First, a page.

Friends of Fairhaven Wind would have you believe that proponents of shutting the turbines down put the town in financial jeopardy from its litigious friend, Gordon Deane. A close look at the contract, however, tells a very different story.
The 2007 contract was signed by then-selectmen Chairman Ron Manzone, and two other members of the board, Michael Sylvia and Brain Bowcock. The developer was Jim Sweeney, president, CCI Energy LLC. Much of the negotiation was apparently handled by Executive Secretary Jeffrey Osuch and reviewed by town counsel Tom Crotty.
At that time, Sweeney was the proud owner of two turbines, with no place else to put them. The town held all the cards; but instead of a sweet deal; the town seems to have gotten most of the risk and Sweeney got most of the financial reward. This contract was a bad pony out of the gate.
Osuch predicted town revenue based on megawatts (capacity), but the actual contract ties rent payments to megawatt-hours (energy production). Voters weren’t told that turbines seldom produce even 20 percent of their name-plate capacity. That’s why the town hasn’t realized the $200,000-$500,000 in yearly revenue Osuch projected – and never will. Town revenue will steadily decrease because it is tied to natural gas prices, which will continue to fall for several years to come.
Somebody was asleep at the switch.
Section 9g of the contract also required that the turbines “would not exceed 60 dBA at the nearest property line;” but, incredibly, no penalty is defined for violations – financial or otherwise. For comparison, Hanover required Fairhaven Wind developer Sumul Shah to pay $1,000 per day just for project delays in that town.
Osuch told Town Meeting there was funding to restore the land when the lease expired. Though true, he neglected to mention that the amount was $500 – not enough to seed new grass. Money is added to this fund based on – you guessed it – energy production. Section 11 adds 3 pennies per 10,000 KWh. This may add up to enough in 50 years or so.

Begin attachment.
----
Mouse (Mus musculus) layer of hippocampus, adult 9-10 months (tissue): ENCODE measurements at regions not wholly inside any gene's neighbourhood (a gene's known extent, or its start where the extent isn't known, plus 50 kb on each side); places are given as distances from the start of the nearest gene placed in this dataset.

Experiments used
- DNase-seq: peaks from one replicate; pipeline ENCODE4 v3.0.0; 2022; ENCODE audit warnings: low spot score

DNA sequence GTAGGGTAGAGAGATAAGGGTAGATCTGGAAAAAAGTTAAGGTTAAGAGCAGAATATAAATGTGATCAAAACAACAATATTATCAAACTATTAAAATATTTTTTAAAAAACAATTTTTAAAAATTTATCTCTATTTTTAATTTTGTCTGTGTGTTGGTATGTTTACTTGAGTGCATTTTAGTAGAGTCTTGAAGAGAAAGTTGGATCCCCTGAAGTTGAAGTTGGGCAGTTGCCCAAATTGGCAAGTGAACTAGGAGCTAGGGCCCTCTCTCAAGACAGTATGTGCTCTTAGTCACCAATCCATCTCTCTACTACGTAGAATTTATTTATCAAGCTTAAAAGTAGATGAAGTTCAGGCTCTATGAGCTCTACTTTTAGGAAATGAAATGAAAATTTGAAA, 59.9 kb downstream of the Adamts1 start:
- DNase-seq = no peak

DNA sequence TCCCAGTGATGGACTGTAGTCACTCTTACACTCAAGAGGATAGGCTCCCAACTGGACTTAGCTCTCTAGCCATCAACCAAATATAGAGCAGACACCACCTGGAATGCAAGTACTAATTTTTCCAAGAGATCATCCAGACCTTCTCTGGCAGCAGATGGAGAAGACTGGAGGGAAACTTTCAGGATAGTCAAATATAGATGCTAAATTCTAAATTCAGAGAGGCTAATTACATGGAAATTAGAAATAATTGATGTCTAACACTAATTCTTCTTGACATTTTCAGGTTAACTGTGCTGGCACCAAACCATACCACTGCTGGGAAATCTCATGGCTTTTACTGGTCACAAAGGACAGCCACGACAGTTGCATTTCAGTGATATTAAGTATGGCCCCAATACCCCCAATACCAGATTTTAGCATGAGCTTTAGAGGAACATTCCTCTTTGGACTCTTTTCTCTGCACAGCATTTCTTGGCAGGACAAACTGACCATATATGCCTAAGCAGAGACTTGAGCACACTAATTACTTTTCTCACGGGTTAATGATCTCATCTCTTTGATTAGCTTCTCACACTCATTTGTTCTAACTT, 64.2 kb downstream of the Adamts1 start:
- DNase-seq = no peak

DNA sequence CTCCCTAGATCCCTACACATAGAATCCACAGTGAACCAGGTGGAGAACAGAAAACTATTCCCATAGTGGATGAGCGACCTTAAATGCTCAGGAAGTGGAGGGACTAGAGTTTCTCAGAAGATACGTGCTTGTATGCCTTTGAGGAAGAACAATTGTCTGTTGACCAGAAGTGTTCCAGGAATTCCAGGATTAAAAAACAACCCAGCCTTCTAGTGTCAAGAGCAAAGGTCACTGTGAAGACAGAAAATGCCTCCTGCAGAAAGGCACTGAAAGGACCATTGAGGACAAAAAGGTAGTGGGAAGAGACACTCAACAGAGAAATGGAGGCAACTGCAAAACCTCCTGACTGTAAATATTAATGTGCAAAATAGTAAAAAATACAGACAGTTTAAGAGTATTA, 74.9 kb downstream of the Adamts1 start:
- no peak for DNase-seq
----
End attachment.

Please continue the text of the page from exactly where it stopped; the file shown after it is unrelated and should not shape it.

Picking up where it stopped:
Did Crotty warn the Board of Selectmen about these glaring legal omissions? Due to attorney/client privilege, he can’t say; but Manzone, Sylvia or Bowcock could. If they flagrantly ignored his legal advice, maybe one of them will come forward, admit their mistake, and rescue Crotty’s reputation – but don’t count on it. These things happen when you don’t have open, honest government.
Towns commonly require private companies to post a bond that would offset financial damages if the company defaults or goes bankrupt, but no such bond exists in this contract. If Fairhaven Wind goes belly-up, the cost of dismantling two turbines falls on taxpayers. Falmouth estimated $838,000 to dismantle its two turbines.
This story gets worse. Towns that put contracts out to bid are accorded a right known as “termination for convenience,” but the 2011 amendment includes this: “The town hereby expressly waives any rights it may have to cancel this Lease or discharge any of its obligations hereunder.” The arbitrary right of termination would have been a powerful negotiation tool for avoiding costly legal battles, but Bowcock’s Board apparently waived this right for no good reason.
Still worse, Section 9.2 reads (With capitalization as it appears in the contract):
“NEITHER PARTY SHALL BE LIABLE TO THE OTHER FOR ANY SPECIAL, INDIRECT, INCIDENTAL, CONSEQUENTIAL, OR PUNITVE DAMAGES … IRRESPECTIVE OF WHETHER CLAIMS OR ACTIONS FOR SUCH DAMAGES ARE BASED UPON CONTRACT, WARRANTY, NEGLIGENCE, STRICT LIABILITY OR ANY OTHER THEORY AT LAW OR EQUITY.”
This may sound fair, but Fairhaven Wind was already protected by its Limited Liability Company status. So, the town is the big loser once again.
Basically, this clause appears to give up any right we may have had to hold Fairhaven Wind liable for anything whatsoever. The original contract protections seemed little more than a fig leaf, but the amendment appears to tear even that modest protection away. It seems Bowcock’s board left the town utterly naked to legal threats, without recourse. Apparently, Crotty didn’t dissuade them from doing so, either.
Recently, Selectman Geoff Haworth said of Crotty, “I see that the truth is he does what he is asked.” Perhaps true, but that’s not his job. In my opinion, Crotty’s first responsibility must be to zealously guard the town’s legal interests, not rubberstamp dangerous contracts to ensure his own fees and job security.
If the Friends are looking for someone to blame for Fairhaven’s financial predicament, they need look no further than their own ranks. The contract tells the story. No wonder the Friends seem so anxious to point their finger at someone else.
Curt Devlin lives in Fairhaven.
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